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Annual used book sale attracts 'old school' readers

SALT LAKE CITY — Clay Groesbeck had just picked up a cup of coffee Saturday morning from a favorite spot in Sugar House when he spotted a book sale set up across the parking lot.

"I saw the tables and I thought, 'Perfect,'" the longtime book lover from Holladay said as he sorted through the stacks unearthed from the warehouse of Central Book Exchange for the store's annual parking lot sale that ended Saturday.

"I like hard-cover books. I just like the feel. It's like the newspaper. You get tired of looking at a computer screen or a smart phone," Groesbeck said. "There's something relaxing about a book."

Groesbeck, the owner of Rocky Mountain Water Company, had yet to amass a pile of purchases from the estimated 50,000 books being sold for no more than $5 each, but said he was determined to support the locally owned business.

"It's kind of like a candy store," he said of the 45-year used book seller.

Central Book Exchange owner Pam Pedersen, who bought the business in 2005, said buying used means becoming part of a community of readers that have enjoyed a particular title.

There might be pages turned down, or notes in the margin, she said, tapping the cover of a book picked at random, a hardcover mystery written in 1955, "Dead Right," by Stewart Sterling.

"There will always be room for print material," Pedersen said, noting some of the titles probably aren't available electronically. "I tell people, 'Come find your treasures.'"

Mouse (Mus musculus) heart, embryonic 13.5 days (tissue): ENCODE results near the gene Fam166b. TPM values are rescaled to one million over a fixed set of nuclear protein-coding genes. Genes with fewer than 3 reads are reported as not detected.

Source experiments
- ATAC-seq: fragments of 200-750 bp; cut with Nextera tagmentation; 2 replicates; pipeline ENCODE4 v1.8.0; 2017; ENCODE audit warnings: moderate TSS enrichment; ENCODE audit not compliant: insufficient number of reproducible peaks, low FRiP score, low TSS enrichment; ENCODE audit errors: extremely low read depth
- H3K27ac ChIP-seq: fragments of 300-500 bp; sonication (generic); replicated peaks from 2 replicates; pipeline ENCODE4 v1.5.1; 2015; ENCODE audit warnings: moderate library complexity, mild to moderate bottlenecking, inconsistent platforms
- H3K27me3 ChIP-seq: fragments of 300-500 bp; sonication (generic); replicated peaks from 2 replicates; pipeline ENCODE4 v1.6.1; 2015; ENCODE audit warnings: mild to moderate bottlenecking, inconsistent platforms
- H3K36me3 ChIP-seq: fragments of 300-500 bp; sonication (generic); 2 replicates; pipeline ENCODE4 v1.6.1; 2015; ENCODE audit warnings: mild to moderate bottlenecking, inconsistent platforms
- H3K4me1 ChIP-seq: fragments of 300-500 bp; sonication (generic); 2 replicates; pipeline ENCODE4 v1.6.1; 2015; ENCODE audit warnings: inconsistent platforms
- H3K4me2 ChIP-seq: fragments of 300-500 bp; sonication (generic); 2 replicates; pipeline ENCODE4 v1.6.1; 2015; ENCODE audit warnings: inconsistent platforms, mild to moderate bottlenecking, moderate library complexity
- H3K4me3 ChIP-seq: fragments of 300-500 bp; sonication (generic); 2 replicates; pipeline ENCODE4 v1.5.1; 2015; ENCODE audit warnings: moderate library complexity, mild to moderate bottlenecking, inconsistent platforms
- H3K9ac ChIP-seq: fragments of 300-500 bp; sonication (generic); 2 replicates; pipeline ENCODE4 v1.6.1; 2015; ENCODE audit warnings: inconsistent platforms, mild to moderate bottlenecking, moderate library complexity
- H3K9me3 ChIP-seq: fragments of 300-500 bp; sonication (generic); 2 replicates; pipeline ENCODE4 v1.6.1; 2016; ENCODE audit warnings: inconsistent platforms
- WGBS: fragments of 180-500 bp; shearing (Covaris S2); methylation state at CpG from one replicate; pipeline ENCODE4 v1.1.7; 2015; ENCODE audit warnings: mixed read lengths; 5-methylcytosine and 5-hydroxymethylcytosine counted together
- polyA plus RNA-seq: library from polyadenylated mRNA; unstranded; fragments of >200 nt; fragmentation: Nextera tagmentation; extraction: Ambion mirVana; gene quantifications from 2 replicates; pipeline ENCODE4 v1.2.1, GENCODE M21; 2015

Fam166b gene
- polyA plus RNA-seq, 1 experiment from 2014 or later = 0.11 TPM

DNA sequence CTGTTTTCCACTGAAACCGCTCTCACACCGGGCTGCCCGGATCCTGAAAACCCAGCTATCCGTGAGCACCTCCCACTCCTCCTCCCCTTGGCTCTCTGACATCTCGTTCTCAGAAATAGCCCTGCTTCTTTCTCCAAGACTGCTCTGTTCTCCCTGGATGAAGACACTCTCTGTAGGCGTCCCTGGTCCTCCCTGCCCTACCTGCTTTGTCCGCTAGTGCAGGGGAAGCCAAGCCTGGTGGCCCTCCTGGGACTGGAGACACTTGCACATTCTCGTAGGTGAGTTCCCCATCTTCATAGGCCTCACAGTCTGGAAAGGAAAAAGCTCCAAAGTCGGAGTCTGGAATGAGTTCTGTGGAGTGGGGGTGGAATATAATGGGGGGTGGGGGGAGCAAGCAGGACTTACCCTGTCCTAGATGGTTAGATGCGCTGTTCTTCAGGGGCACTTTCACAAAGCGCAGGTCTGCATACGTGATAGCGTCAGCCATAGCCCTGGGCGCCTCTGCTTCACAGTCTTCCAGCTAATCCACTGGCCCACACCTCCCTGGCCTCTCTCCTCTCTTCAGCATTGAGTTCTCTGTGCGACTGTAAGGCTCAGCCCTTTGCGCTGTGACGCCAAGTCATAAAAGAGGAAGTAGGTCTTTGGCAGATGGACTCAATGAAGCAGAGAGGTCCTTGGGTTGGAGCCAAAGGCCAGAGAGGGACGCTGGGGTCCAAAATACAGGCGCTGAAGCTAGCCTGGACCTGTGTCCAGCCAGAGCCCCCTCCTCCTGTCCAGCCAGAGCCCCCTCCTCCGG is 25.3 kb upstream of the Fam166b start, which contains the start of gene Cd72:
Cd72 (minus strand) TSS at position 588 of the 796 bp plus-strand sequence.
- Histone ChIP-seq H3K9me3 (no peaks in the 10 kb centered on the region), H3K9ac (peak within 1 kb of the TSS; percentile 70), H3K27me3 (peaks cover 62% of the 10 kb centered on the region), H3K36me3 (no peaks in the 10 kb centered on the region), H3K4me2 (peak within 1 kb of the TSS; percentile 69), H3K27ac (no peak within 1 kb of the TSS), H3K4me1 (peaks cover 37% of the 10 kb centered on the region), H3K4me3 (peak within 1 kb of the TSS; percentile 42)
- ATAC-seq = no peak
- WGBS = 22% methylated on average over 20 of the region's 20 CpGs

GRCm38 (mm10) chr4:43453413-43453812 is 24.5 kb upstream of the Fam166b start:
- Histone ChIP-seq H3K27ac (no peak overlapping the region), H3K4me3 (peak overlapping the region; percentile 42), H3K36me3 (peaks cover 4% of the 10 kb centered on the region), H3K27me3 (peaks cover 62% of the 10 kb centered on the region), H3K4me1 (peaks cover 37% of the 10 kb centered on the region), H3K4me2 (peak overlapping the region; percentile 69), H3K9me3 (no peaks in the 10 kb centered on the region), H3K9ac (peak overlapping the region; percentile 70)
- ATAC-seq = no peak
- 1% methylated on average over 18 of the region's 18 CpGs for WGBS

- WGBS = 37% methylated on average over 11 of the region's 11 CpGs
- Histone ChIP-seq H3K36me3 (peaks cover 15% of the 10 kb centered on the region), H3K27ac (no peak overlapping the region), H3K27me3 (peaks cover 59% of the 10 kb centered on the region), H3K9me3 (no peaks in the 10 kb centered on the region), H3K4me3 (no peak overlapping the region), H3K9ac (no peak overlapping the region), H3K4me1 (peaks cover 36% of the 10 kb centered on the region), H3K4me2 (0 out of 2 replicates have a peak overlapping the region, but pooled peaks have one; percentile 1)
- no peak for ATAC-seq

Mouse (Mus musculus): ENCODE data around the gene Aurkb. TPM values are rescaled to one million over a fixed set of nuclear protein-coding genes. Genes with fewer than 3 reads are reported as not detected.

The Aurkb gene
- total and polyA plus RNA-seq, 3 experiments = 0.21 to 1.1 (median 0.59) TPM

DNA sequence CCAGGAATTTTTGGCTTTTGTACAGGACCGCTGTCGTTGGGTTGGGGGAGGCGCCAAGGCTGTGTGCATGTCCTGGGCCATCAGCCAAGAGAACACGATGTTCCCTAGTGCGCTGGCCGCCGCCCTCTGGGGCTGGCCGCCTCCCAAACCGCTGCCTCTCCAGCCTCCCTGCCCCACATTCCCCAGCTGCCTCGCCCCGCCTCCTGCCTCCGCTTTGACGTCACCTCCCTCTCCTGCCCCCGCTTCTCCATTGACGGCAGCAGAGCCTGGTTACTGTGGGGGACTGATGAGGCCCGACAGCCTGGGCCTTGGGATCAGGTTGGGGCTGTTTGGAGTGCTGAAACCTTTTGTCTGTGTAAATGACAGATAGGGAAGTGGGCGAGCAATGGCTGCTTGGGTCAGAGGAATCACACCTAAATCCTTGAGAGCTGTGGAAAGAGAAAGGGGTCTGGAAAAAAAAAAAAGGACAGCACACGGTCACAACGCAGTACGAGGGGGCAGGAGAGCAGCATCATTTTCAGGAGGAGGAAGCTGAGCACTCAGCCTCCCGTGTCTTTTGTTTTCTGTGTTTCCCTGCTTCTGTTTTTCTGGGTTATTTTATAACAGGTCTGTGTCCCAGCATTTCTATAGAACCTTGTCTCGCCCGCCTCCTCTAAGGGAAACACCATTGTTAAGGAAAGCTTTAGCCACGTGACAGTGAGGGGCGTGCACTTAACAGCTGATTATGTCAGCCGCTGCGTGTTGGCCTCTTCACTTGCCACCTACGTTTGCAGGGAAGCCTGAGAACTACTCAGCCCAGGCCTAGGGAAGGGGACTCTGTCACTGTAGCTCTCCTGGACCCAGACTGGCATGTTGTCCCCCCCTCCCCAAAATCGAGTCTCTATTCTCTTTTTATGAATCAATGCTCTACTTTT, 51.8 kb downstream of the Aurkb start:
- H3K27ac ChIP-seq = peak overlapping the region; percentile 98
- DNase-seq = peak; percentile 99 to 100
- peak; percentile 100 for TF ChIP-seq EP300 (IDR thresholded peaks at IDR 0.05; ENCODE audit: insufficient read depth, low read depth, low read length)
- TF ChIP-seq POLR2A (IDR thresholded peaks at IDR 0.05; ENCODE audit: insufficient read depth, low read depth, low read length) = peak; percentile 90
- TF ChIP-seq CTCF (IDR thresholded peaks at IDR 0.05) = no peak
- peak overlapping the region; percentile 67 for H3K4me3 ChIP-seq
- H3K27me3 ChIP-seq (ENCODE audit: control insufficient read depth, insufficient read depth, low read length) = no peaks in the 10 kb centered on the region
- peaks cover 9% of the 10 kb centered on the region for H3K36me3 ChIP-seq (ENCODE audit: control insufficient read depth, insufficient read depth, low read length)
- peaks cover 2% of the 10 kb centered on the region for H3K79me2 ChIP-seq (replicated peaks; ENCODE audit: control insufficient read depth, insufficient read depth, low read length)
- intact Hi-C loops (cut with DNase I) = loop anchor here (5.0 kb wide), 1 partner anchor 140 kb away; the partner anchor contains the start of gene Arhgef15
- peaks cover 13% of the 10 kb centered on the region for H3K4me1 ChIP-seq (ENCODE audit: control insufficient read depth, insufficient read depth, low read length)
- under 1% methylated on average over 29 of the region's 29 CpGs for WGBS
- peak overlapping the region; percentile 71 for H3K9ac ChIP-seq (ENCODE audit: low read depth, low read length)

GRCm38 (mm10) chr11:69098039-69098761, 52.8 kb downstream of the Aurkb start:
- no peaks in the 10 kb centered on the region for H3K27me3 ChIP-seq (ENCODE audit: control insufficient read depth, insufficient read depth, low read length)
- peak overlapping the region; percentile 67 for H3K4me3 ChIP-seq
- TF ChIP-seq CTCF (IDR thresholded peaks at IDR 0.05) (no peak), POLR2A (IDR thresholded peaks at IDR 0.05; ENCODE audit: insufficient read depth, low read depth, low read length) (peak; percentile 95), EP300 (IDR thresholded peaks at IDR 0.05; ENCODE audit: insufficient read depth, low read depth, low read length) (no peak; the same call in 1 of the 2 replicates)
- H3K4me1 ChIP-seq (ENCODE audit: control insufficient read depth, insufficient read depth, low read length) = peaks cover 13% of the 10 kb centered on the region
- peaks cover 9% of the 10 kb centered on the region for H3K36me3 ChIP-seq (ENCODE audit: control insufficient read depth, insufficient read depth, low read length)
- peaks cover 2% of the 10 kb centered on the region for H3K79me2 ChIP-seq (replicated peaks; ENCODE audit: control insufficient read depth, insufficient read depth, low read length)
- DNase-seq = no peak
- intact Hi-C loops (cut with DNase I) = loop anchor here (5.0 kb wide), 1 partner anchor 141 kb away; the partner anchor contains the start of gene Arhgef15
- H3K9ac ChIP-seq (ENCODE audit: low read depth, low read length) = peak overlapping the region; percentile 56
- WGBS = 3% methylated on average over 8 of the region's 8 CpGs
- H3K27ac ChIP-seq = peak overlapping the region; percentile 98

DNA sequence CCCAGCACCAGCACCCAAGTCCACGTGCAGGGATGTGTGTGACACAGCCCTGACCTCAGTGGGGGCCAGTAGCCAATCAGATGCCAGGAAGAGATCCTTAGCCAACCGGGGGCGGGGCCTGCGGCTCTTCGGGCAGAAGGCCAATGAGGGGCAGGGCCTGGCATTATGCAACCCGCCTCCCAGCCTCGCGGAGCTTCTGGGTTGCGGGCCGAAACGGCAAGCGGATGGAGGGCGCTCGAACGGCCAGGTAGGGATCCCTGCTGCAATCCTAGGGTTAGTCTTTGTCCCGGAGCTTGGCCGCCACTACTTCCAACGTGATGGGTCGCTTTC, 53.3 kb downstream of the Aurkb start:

Yvonne Palmer, a self-described bibliophile from Magna, was looking at books on sewing but said she likes reading everything. Even though Palmer has a Kindle e-reader, she said there's something special about a book.

"They're comforting," she said. "When you've been reading as long as I have, they're just a companion."

Greg Jones, a freelance writer from West Valley City, showed off several science fiction paperbacks and a set of German language flash cards in a box featuring a picture of a young woman with a bouffant hairdo sitting next to a record player.

"This is old school," Jones said. "I start going crazy when I find these old books, the different covers. It's just cool if you're into books."

Pedersen said the books unpacked from the store's nearby warehouse are a surprise to the staff, too. Although most of the books in storage are inventoried, what's put out for the parking lot sale comes from unmarked boxes.

What didn't sell during the two-day annual sale won't go on the already jammed shelves of the 1100 East bookstore, she said. Instead, those books will be packed up and stored for next year's parking lot sale.

"We are overwhelmed with stock," Pedersen said. "There will be treasures next year."


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